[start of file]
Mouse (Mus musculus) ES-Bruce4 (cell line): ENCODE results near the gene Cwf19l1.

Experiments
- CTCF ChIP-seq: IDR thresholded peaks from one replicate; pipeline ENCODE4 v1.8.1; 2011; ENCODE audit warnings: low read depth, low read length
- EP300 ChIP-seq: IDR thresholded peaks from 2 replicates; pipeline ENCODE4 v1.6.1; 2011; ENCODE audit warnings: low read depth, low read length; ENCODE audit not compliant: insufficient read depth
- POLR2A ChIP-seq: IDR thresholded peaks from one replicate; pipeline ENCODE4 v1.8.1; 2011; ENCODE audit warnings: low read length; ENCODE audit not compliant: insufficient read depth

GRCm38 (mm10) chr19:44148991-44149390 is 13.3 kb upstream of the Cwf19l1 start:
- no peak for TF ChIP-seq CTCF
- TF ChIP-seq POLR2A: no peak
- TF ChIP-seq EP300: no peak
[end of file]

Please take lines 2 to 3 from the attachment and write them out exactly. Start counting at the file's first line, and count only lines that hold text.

Experiments
- CTCF ChIP-seq: IDR thresholded peaks from one replicate; pipeline ENCODE4 v1.8.1; 2011; ENCODE audit warnings: low read depth, low read length